Don't sweep up the eggs, but vacuum them up to prevent them from spreading to the four corners of your home.

8. To be on the safe side, you can fumigate once the 4J insecticide treatment has been carried out. The Habitat fogger is perfect for this. This is an automatic insecticide dispenser based on active ingredients of plant origin (pyrethrum + geraniol), designed for basic treatment of the home. Highly volatile, the solution is deposited in the smallest nooks and crannies where parasites and insects live. Immediate and prolonged action, for up to 4 months. 3 different sizes are available: 75 ml for treatment of less than 15 m², 150 ml for treatment of less than 30 m². Lastly, 250 ml, for a treatment of more than 30 m².

The products you need against fleas

Step 1 - I make sure my pet is flea-free

Before you even start treating your rooms, protect your pet by removing all fleas. If you don't do this, fleas will inevitably still be jumping from its coat onto your armchairs or wooden floors. Several repellent products can help you do this. They come in the form of spray lotions, foam or powder dry shampoos or simply shampoos that you can wash off. Be careful, these products are sold as insect repellents. In other words, they do not destroy the insect. Their function is to chase them away from the animal using powerful plant-based active ingredients. If the invasion is too serious and the fleas won't go away, opt for a veterinary product.


Step 2 - Treating the surfaces of my home

Once your pet is flea-free (and this is often the key to success), you can treat your rooms with our insecticide products below :

Insecticide 4J diluted 5% - All insects -...

(203) 
Ready-to-use  4J insecticide diluted to 5% . With this concentration, you will destroy  most flying and crawling insects  very quickly....
€8.25
In stock

4J Insecticide concentrate with plant...

(301) 
4J insecticide concentrate to be diluted. Effective against a large number of crawling and flying insects in our homes. Available in...
€16.58
In stock

All Insects Natural Insecticide Aerosol -...

(66) 
Pistal insecticide with PBO-free plant pyrethrum extract is a fast-acting universal natural insecticide. This formula kills all...
€13.50
In stock

Fogger Habitat with plant-based active...

(36) 
This is fogger composed of plant-based assets is intended for the background treatment of the habitat in case of infestation by mites,...
€12.42
In stock

Step 3 - I protect my pet from getting fleas again

This last step should not be neglected. It's essential and should be repeated from time to time if you don't want the fleas to come back. We offer collars, pipettes and insect repellent sprays, either geraniol-based or based on Margosa extract. Finally, don't forget to relieve itching with our soothing and deodorising STOP Scratch lotion made with natural plant extracts.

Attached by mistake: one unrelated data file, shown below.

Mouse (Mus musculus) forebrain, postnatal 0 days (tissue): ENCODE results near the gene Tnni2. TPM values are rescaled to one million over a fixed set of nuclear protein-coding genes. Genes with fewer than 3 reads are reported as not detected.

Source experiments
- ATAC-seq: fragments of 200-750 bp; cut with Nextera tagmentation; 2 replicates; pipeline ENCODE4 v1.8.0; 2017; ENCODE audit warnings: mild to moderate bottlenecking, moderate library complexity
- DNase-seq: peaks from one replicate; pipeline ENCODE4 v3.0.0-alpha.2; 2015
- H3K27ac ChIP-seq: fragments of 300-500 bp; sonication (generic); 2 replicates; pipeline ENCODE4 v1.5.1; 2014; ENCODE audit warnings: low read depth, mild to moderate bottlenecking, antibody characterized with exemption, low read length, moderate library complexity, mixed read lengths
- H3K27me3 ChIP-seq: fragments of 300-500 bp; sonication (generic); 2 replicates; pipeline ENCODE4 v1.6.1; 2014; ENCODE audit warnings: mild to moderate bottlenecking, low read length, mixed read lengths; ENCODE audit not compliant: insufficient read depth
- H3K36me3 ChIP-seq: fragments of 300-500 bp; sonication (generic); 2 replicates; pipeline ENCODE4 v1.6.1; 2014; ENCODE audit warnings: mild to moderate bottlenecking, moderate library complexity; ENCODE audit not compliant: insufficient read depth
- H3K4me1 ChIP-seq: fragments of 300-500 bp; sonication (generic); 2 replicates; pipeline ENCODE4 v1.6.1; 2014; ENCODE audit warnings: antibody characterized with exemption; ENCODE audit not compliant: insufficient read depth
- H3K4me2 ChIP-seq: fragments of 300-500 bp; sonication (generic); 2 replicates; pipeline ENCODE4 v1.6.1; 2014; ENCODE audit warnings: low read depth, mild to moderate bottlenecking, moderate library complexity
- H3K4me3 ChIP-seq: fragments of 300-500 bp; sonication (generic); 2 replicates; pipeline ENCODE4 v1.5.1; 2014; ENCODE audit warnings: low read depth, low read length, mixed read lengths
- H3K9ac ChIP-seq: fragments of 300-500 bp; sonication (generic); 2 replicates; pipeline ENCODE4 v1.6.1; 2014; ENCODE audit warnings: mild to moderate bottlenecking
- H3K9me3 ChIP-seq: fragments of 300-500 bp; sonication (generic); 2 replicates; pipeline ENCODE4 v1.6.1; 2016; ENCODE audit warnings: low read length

Discover our full range of natural products to combat floor fleas.

Go to our Parquet Flea Products page

Customer experience


According to feedback from our customers who have followed this procedure, you can expect the chips to disappear completely in 1 or 2 treatments the following exchange of letters is interesting because it highlights a few points) :

Our customer : I wanted to let you know how delighted I am (let's hope it lasts!) with the flea treatment I've had in my house. In addition to the ease of use and the very pleasant smell, I haven't seen a single flea since yesterday. I've had them for 2 years and it's a real relief! I'm going to follow your advice and repeat the treatment in a fortnight's time.

Penn'ty Bio : After a treatment, you need to vacuum up any larvae that have not been killed. The carrier animal must either be treated correctly (see your vet or our products for treating dogs and dogs), or no longer enter.

Our customer : I first treated the small outbuilding (30 m²) that was most affected and the stone sheds around the garden with your insecticide diluted at 5%. A few days later, there were still fleas, but far fewer and smaller. I did a 2nd treatment at a slightly lower concentration (3%) to save money. A week later, even fewer fleas, but still small ones. I have the impression that it's new hatchings each time and that the product is less effective on the eggs. I still have enough product left to make 1 or 2 litres. What do you think and what do you recommend ?